Microgrids are receiving increased attention for energy security and powering isolated communities. Natural disasters cause significant power disruptions worldwide. Additional problems occur due to malicious attacks. The concept of a microgrid is not new; the national utility grid grew from individual microgrids. Remote islands and Alaskan communities still use microgrids, given no alternative. Electric utility companies are continually improving gird resiliency, but microgrid technology may be a more robust long-term solution. As society is increasingly dependent on electricity, for lighting, communication, financial transactions, transportation, food, and education, electricity supply interruptions are expensive. Microgrids allow installations like military bases, airports, industrial facilities, and even some communities to maintain mission critical functionality during emergencies.
Historically, utilities have achieved economies-of-scale by building very large plants far from cities and using large overhead power lines for power delivery. Distributed generation via solar power, wind power, electric vehicles, and to some extent the availability of natural gas, have enabled distributed generation in urban areas. When these sources are connected to local loads and can be isolated, a microgrid is formed.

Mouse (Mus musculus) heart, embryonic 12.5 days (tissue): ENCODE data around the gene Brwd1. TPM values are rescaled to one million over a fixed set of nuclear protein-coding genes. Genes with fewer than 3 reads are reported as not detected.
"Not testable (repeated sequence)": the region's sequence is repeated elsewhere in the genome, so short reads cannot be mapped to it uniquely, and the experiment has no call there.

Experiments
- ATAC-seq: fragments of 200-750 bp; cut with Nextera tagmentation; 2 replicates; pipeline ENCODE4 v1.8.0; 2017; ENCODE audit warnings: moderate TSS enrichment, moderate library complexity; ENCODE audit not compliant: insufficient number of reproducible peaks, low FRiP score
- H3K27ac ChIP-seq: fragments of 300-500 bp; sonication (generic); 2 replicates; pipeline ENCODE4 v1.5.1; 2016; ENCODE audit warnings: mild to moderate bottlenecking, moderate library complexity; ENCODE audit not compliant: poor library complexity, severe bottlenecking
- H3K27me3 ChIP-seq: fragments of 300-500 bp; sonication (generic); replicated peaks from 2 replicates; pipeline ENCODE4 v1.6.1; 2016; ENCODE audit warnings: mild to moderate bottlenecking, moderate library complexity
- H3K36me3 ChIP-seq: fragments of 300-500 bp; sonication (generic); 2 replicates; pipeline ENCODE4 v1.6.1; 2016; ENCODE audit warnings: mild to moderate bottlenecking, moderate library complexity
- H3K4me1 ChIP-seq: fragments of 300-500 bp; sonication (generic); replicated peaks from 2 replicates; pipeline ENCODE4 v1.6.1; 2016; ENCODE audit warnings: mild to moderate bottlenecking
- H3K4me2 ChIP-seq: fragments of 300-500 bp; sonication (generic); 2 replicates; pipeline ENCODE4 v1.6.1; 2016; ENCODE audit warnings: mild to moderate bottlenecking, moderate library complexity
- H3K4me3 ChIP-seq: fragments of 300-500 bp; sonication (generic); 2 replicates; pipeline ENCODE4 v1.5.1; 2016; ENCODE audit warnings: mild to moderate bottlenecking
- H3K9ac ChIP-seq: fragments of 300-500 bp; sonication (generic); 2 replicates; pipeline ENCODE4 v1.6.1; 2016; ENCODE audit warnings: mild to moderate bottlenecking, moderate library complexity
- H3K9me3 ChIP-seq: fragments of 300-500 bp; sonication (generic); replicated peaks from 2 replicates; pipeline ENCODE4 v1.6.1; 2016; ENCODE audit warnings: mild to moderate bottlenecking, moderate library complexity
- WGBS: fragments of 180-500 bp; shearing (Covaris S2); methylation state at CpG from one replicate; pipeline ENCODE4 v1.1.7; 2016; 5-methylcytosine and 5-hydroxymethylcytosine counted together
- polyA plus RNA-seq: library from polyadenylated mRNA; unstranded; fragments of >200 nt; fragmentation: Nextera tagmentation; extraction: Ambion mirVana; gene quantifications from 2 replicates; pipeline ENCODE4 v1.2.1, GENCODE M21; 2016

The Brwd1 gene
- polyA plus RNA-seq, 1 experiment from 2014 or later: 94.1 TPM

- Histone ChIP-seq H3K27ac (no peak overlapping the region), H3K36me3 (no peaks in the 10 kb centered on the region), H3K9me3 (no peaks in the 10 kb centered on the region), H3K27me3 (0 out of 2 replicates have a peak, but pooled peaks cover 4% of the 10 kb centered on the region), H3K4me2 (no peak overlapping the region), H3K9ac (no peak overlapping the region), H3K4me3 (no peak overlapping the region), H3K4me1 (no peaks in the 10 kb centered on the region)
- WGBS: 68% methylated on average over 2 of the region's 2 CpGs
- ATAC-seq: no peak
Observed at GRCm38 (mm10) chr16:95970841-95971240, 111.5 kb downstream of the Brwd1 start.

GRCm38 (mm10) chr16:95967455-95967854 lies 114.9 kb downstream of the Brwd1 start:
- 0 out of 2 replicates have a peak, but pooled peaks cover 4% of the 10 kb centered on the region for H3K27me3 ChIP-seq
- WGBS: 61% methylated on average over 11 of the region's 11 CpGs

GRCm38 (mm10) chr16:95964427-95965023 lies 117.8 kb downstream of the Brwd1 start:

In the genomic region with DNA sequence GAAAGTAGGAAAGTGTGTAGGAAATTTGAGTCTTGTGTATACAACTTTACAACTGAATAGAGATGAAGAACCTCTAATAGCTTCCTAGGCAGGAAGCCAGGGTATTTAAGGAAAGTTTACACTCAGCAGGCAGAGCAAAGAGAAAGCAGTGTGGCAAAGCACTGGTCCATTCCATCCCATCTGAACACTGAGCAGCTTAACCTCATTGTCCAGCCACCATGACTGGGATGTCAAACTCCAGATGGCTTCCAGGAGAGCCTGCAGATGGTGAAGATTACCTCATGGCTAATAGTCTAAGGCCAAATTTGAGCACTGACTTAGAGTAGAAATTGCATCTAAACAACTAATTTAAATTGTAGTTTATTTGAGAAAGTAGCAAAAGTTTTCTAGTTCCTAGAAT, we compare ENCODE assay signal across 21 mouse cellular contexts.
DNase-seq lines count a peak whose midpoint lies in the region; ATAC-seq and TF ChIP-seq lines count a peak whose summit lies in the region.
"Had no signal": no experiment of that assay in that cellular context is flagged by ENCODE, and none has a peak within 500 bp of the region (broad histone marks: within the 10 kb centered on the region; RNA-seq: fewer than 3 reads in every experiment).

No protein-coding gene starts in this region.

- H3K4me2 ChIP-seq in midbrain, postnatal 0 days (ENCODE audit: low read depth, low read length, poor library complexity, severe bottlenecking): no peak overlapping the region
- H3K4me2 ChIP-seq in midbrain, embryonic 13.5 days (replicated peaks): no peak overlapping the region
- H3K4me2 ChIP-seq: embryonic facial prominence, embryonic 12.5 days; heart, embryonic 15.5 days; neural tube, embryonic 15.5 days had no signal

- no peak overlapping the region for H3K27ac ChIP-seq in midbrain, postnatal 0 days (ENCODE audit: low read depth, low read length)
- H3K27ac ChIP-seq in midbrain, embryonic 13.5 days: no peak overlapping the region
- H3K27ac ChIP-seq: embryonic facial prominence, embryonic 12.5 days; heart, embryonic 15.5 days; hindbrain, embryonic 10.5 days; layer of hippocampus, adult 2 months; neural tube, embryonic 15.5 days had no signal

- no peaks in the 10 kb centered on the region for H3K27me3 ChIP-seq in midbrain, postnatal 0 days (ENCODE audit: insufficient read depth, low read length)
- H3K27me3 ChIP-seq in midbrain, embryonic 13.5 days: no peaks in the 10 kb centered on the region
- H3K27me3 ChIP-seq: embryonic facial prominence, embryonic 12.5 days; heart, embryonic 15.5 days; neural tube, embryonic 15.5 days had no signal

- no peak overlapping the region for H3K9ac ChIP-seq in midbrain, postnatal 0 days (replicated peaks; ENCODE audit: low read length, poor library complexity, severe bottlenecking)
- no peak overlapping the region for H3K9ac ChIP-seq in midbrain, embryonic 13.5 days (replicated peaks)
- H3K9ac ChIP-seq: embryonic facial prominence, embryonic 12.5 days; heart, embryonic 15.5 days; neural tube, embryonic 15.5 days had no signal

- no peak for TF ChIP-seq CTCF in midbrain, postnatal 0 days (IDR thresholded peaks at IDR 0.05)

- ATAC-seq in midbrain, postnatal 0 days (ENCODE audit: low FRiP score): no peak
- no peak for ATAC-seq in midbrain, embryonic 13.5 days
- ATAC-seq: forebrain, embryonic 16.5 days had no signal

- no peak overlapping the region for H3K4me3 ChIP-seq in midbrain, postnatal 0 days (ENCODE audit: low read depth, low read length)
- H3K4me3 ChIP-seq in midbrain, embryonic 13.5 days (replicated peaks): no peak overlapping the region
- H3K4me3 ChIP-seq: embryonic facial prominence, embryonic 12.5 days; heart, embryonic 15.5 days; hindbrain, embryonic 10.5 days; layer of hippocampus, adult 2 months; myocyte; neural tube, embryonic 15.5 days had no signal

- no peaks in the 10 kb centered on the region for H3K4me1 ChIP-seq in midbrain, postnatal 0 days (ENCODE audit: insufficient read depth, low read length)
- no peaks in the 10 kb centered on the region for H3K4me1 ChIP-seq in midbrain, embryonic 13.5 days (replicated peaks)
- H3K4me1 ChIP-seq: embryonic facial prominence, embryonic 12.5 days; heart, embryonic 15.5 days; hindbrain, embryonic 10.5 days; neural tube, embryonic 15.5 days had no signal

Focus on the Future
The “Internet of Things” is a key emerging technology that makes microgrids interesting in a dynamic and grid-interactive way. Just as the internet stimulated massive change, granting people unprecedented access to communication and information, the “Internet of Things” provides the sensors, control theory, and the actuation needed for equipment (things) in remote locations to interact with human guidance. This technology development promises to permit the microgrid to balance the available power and load dynamically in small fractions of a second. The UT Microgrid Research Team is inventing the future, in which your house will determine power reduction adjustments and ask you if it got it right.
Understandably, much of today’s microgrid activity focuses on how to use available equipment to build a microgrid. UT microgrid research appropriately has a longer term focus. The UT Microgrid Research Team is focused on determining how to design and operate better microgrids in the future.